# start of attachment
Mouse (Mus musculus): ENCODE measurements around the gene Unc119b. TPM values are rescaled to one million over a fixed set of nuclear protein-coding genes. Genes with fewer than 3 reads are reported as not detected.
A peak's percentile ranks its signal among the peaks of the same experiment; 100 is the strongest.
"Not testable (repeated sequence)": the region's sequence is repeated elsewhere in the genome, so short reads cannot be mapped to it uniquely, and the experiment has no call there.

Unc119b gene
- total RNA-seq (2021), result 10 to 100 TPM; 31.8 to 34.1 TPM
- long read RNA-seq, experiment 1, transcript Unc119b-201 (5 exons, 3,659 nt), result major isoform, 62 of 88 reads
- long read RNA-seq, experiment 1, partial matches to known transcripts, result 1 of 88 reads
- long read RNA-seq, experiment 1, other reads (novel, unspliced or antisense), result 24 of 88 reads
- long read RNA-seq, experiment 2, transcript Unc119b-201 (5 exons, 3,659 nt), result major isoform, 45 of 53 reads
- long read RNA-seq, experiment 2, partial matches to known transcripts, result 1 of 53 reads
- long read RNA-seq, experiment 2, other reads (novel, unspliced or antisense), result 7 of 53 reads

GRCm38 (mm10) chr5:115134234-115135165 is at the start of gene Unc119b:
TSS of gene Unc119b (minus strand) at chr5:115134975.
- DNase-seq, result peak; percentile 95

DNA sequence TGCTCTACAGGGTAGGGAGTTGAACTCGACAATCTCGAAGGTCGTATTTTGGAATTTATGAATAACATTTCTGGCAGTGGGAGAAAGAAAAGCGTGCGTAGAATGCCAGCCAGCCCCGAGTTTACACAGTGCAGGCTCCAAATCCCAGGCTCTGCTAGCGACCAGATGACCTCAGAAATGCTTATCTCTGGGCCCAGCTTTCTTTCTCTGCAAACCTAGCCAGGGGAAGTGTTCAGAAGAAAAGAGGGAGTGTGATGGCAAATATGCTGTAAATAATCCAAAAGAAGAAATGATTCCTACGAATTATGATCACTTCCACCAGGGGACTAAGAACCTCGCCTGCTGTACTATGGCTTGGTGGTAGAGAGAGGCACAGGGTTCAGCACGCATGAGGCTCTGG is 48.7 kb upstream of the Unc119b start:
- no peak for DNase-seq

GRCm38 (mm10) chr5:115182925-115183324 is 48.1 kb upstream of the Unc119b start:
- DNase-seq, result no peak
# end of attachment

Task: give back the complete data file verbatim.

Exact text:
Mouse (Mus musculus): ENCODE measurements around the gene Unc119b. TPM values are rescaled to one million over a fixed set of nuclear protein-coding genes. Genes with fewer than 3 reads are reported as not detected.
A peak's percentile ranks its signal among the peaks of the same experiment; 100 is the strongest.
"Not testable (repeated sequence)": the region's sequence is repeated elsewhere in the genome, so short reads cannot be mapped to it uniquely, and the experiment has no call there.

Unc119b gene
- total RNA-seq (2021), result 10 to 100 TPM; 31.8 to 34.1 TPM
- long read RNA-seq, experiment 1, transcript Unc119b-201 (5 exons, 3,659 nt), result major isoform, 62 of 88 reads
- long read RNA-seq, experiment 1, partial matches to known transcripts, result 1 of 88 reads
- long read RNA-seq, experiment 1, other reads (novel, unspliced or antisense), result 24 of 88 reads
- long read RNA-seq, experiment 2, transcript Unc119b-201 (5 exons, 3,659 nt), result major isoform, 45 of 53 reads
- long read RNA-seq, experiment 2, partial matches to known transcripts, result 1 of 53 reads
- long read RNA-seq, experiment 2, other reads (novel, unspliced or antisense), result 7 of 53 reads

GRCm38 (mm10) chr5:115134234-115135165 is at the start of gene Unc119b:
TSS of gene Unc119b (minus strand) at chr5:115134975.
- DNase-seq, result peak; percentile 95

DNA sequence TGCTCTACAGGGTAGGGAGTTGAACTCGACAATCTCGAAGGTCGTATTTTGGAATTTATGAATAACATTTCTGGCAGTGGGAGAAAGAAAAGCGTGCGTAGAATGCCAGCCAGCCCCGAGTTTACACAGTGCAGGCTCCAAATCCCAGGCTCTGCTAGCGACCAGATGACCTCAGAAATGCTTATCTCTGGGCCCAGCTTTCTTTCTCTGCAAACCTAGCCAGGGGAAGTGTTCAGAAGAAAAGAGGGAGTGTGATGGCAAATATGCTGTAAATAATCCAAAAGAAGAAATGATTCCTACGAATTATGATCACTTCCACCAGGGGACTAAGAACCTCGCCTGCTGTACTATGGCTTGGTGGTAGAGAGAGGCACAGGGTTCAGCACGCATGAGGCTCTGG is 48.7 kb upstream of the Unc119b start:
- no peak for DNase-seq

GRCm38 (mm10) chr5:115182925-115183324 is 48.1 kb upstream of the Unc119b start:
- DNase-seq, result no peak